At Cortez Veterans Park Friday, about 40 people attended the Juneteenth holiday event that honors the end of slavery in the United States on June 19, 1865.
The commemoration is widely celebrated across the country and is also known as Black Independence Day and Emancipation Day.
The peaceful Cortez event emphasized freedom and equal rights for all people, and included the movements of Black Lives Matter, Indigenous Rights Matter, and LGBT rights.
“We are here to show our pride in the community, that we are all together, that we all matter,” said organizer Silverton House-Whitehorse. “We need to be strong together, rise together or we will fall together.”
In 1865, there was dancing in the streets celebrating the freedom that most people take for granted, he said.
“Now is the time to make it a federal holiday,” House-Whitehorse said.
Speeches called for compassion, racial equality and respect toward each other.
“Listen to each other, and not just hear one side of the story,” said Zoey Culpepper.
Accepting cultural and racial differences makes society stronger, she said.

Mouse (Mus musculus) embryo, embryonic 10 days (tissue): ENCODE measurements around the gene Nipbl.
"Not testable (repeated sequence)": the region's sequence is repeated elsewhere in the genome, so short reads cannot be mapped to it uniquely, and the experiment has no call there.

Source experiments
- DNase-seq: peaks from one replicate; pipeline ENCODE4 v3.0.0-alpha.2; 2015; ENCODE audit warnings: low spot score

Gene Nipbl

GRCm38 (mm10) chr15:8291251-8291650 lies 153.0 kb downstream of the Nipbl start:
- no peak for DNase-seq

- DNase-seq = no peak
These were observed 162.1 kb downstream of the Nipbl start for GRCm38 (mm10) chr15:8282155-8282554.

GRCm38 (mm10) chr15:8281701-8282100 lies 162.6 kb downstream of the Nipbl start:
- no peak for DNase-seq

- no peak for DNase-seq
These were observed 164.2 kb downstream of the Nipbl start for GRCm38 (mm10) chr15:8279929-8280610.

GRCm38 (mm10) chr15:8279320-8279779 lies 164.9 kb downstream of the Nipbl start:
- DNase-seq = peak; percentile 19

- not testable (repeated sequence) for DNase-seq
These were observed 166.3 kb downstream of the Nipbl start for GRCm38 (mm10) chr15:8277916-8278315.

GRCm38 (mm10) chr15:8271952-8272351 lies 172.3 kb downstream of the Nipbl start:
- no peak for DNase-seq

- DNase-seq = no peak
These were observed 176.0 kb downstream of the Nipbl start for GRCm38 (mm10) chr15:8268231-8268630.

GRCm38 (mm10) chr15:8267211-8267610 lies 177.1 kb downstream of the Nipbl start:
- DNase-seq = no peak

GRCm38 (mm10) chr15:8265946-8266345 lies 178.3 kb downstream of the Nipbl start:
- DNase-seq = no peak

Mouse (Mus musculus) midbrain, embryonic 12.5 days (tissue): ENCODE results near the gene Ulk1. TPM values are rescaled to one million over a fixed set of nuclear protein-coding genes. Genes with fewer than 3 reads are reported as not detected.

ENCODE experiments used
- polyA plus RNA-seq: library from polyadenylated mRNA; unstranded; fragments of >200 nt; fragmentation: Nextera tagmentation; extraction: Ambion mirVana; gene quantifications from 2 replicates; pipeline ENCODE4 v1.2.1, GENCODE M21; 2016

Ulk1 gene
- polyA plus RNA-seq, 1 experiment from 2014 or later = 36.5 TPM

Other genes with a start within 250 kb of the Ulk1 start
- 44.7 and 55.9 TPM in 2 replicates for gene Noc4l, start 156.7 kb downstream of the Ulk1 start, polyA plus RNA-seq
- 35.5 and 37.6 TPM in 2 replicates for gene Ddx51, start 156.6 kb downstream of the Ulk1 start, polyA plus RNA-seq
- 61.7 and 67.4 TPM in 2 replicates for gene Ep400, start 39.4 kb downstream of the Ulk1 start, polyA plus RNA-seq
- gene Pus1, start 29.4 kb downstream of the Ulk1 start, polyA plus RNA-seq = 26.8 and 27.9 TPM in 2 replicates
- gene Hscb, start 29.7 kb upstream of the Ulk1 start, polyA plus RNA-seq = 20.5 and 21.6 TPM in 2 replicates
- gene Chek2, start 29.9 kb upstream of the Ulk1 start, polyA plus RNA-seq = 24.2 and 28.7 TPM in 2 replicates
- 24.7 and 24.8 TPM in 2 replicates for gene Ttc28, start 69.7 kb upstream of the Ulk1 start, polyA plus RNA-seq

“As a member of Gen Z, I can promise you change will be made. No longer will people look at someone based on the color of their skin, we notice their personality and their heart,” Culpepper said.
One woman spoke of a recent DNA test that showed her cultural diversity, including Cuban, English, Spanish, African and Native American.
“This tell you how connected we all are, despite what people think our differences are,” she said.
“It’s good you show your love for us Natives,” said Jeremy, of the Ute Mountain Tribe, to applause.
Juneteenth is a “heavy day, a heavy history. African-Americans are still fighting for their rights,” said one woman.
The momentum for equal rights and stopping racism needs to stay strong, House-Whitehorse said.
“Lets leave the children a better world. Each life is important, have faith and hope, and vote. Our light cannot be diminished,” he said.
In 1863, the Abraham Lincoln issued the Emancipation Proclamation that abolished slavery, but it was not until after the Civil War in 1865 that all slaves were freed.
June 19, 1865 is the date Union soldiers arrived at Galveston, Texas and announced that the war was over and the enslaved were free.
Juneteenth is recognized as a holiday in 47 states, including by Colorado in 2004. This year is its 155th anniversary, and there is an effort to make it a federal holiday.
In June, 2019, the U.S. Senate passed a resolution that designated June 19, 2019 as “Juneteenth Independence Day” to commemorate the end of slavery, but it has not been approved by the House.
Durango held its first Juneteenth celebration in 2017.